Last night was the perfect snowfall. The snowflakes fell slowly from the sky in large, wet flakes. The wind died down and so it was comparatively warm to be out and about in. Although this picture doesn’t do it justice,Wisconsin’s capital looked especially beautiful last night.
Monthly Archives: January 2017
Sushi – raw fish with rice
Sashimi – raw fish without rice
My team learned this the hard way tonight at dinner when we ordered sushi and sashimi and expected a mix of raw and cooked fish. Instead, we got all raw. Half the table wouldn’t touch it. More for me!! Yummmm.
My co-workers and I went out for dinner tonight and had the hardest time finding a place to eat! We opted for sushi first but the place was closed for a private event. Doesn’t that sound classy? But anyway, no sushi for us. Next we opted for Irish. We walk several more blocks only to find the place closed. Then we decided to head towards the pub we regularly go to…but they had a 20-30 minute wait time.
Finally, we trudged a few more blocks and found a place with immediate seating and FOOD! Hurray!
Jamie Watson is the great-great-great-grandson of the famous James Watson. All his life, he has dreamed of meeting his generational counterpart, Charlotte Holmes, the great-great-great-granddaughter of Sherlock Holmes. When an unexpected rugby scholarship moves him from London to a Connecticut prep-school, Watson finds himself at HER school! A Watson and Holmes, once again thrown together. Pity she apparently hates him. However, when students start dying in situations resembling Sherlock Holmes’s famous cases, the two must set aside their differences and work together. But can they succeed with the shadow of August Moriarty hanging between them?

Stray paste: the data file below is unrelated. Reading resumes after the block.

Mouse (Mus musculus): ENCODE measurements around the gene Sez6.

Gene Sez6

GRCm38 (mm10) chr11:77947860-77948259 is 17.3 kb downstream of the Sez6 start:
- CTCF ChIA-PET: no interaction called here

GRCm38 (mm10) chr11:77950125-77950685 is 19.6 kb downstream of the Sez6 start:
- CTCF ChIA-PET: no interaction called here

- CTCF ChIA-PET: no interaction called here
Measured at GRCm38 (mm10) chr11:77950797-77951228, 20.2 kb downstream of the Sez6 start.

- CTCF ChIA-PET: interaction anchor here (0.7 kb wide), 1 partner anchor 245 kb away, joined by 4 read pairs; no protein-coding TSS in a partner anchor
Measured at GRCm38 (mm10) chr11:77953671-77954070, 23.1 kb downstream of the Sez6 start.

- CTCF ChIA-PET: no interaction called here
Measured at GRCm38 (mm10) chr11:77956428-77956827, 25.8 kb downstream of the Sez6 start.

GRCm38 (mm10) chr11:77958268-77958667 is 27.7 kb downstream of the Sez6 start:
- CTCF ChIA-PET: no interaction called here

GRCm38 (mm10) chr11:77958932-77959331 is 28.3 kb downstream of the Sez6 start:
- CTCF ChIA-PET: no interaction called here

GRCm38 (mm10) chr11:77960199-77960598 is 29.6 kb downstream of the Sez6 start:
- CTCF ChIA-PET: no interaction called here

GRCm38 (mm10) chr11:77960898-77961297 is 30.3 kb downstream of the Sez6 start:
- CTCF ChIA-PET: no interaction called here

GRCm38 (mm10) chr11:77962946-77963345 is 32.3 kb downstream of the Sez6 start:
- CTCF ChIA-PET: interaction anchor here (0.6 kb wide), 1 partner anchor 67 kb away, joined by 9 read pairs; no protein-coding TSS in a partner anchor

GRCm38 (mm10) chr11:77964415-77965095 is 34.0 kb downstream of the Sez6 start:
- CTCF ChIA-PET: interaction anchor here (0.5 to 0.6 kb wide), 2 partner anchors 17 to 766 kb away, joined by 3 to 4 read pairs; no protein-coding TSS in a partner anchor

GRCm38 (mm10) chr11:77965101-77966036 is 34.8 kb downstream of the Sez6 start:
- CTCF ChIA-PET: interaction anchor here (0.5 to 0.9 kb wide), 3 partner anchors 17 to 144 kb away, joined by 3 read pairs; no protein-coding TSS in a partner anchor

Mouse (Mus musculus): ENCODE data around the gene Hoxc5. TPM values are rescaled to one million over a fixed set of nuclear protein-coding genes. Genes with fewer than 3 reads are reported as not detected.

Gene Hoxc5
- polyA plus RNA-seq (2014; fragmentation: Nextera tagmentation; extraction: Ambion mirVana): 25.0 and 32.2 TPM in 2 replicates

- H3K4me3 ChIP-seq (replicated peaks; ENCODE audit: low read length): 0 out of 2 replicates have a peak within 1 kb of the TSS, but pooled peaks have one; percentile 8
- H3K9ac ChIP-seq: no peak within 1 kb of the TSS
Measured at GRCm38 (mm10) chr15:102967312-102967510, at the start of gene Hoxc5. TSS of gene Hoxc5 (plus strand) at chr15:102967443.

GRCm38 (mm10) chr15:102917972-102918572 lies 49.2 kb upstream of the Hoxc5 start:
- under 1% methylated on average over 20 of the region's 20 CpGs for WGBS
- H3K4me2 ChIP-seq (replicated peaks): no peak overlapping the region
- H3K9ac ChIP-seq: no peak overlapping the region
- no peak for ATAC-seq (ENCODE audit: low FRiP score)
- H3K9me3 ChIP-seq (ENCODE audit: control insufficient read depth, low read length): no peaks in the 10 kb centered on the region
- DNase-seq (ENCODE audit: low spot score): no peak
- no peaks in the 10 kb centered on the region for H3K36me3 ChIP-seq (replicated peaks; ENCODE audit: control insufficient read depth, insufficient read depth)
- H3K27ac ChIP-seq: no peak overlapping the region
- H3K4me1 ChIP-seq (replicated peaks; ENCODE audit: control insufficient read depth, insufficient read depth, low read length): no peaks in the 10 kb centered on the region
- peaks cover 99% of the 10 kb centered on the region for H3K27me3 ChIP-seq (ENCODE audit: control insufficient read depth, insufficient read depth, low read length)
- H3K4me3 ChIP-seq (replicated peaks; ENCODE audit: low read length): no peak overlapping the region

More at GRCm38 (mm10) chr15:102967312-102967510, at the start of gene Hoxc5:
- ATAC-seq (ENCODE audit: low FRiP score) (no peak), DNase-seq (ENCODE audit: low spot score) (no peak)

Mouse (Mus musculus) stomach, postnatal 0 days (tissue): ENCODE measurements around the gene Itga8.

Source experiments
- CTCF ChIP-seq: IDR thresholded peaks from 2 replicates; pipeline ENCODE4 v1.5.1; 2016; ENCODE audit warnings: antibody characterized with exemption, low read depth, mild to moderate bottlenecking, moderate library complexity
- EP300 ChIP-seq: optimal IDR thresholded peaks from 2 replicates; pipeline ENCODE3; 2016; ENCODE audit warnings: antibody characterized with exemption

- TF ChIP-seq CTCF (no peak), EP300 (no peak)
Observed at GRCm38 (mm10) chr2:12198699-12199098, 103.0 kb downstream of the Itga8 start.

“You’ve never seen Watson and Holmes like this before.” ~ promises the front cover. Doesn’t that plot sound COOL? Just writing it out made me want to re-read the book. The problem is, the actual story is not nearly as good as it sounds. This is a book with a lot of possibility but it fails to live up to it. Imagine Sherlock or Elementary and then stick it in a very Young Adult style plot (complete with romance) and you get an idea. But perhaps not the idea, because that still might be cool.
No, A Study in Charlotte wants to be more ambitious than that. Besides having the lousy temperament of a Holmes, Charlotte is saddled with all sorts of emotional and physical baggage. I was sick of her by the end. Her character is only saved by Jamie, who as the narrator, smooths out a lot of her more obnoxious traits. I really liked Jamie Watson. I found him believable, wistful, and sweet. It was easy to see his counterpart in the original Watson and he actually saved this book for me.
Take away her backstory and I probably would have liked Charlotte as well. The problem is, I don’t like these two characters in the setting given them. There is a lot of mature content in this book, referenced if not explicitly described. This isn’t a story that needs to be dark. It would have been charming as a squeaky clean, Middle School read. There are these two (potentially) endearing characters and this wonderful family background for them and it is just…unnaturally morbid. There isn’t enough to make it really and truly dark in the way that gives you good goose bumps. It is more like, distressing dark that makes you pity the characters, especially because half the time I felt like they didn’t have to go through what they did. The villain felt contrived and too predictable.